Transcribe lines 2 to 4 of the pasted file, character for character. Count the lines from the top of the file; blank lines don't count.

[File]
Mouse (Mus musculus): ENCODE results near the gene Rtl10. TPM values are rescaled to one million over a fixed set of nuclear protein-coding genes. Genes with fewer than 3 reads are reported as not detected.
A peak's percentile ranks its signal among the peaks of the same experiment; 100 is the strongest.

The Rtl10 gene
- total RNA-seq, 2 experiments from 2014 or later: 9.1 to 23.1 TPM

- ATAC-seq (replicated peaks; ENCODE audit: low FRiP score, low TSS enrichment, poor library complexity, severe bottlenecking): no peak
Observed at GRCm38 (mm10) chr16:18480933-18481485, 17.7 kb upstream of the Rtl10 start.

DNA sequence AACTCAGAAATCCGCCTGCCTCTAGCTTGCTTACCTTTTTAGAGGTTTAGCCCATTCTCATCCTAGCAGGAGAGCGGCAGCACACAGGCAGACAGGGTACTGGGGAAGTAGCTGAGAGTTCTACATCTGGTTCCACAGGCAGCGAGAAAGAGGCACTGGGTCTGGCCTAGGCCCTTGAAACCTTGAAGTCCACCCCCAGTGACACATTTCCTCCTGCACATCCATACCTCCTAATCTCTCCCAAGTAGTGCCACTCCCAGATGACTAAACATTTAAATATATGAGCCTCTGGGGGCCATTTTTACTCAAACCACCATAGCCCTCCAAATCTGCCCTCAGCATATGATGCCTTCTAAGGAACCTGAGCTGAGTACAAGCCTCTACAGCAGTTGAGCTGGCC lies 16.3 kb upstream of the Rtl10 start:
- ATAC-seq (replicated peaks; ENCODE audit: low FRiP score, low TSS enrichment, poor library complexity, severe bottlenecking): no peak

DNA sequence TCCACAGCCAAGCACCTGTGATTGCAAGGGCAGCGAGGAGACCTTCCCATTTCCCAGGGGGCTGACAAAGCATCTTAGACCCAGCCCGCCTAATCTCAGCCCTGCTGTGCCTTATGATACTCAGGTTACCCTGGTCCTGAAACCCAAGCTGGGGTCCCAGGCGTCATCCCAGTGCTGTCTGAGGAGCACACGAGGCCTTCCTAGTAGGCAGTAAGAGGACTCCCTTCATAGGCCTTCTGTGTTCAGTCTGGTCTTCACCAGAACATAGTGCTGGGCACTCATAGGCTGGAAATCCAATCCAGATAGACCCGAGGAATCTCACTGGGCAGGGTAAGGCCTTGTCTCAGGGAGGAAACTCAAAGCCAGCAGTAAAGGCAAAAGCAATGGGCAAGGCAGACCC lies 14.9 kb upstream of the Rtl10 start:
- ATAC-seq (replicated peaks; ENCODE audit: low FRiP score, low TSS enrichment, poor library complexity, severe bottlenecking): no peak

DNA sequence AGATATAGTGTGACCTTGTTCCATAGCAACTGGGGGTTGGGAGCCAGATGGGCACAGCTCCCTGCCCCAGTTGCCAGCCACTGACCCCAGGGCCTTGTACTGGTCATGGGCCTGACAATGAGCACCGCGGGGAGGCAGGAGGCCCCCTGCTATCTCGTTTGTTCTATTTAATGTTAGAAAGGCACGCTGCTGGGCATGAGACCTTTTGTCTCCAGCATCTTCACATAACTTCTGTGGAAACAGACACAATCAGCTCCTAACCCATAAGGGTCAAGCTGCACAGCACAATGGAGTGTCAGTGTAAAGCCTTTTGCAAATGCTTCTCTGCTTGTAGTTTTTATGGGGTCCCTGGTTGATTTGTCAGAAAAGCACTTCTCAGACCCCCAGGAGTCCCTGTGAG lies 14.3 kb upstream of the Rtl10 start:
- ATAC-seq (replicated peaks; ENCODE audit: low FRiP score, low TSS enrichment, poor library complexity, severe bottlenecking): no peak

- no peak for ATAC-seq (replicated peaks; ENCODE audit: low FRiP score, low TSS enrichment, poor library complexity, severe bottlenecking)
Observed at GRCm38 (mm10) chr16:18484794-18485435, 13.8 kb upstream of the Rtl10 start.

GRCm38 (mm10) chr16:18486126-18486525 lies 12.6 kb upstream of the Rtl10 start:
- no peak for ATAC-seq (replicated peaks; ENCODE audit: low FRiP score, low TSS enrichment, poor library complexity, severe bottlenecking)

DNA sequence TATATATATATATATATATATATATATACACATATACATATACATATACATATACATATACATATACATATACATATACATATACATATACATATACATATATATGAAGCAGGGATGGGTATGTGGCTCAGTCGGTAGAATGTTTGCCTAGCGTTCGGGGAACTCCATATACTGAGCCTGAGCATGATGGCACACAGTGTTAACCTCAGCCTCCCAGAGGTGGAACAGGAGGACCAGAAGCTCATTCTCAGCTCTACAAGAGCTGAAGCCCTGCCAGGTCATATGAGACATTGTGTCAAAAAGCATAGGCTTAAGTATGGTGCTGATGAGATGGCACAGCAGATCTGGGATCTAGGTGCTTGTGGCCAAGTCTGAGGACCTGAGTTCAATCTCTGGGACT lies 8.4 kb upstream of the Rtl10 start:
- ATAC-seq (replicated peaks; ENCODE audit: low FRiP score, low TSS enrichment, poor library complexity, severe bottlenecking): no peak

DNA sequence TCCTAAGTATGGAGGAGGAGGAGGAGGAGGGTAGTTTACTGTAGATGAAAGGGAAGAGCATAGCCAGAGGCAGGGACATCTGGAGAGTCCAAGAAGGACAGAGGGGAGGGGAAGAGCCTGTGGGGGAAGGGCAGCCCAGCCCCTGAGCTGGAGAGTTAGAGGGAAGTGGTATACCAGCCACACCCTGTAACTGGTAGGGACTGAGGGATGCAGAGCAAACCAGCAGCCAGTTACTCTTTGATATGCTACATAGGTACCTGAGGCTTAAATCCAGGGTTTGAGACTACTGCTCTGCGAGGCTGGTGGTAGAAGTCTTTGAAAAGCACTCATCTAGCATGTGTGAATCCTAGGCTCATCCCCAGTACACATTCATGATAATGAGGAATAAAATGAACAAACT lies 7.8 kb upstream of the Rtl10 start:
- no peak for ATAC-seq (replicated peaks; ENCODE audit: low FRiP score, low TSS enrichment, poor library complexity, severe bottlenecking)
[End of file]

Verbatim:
A peak's percentile ranks its signal among the peaks of the same experiment; 100 is the strongest.

The Rtl10 gene
- total RNA-seq, 2 experiments from 2014 or later: 9.1 to 23.1 TPM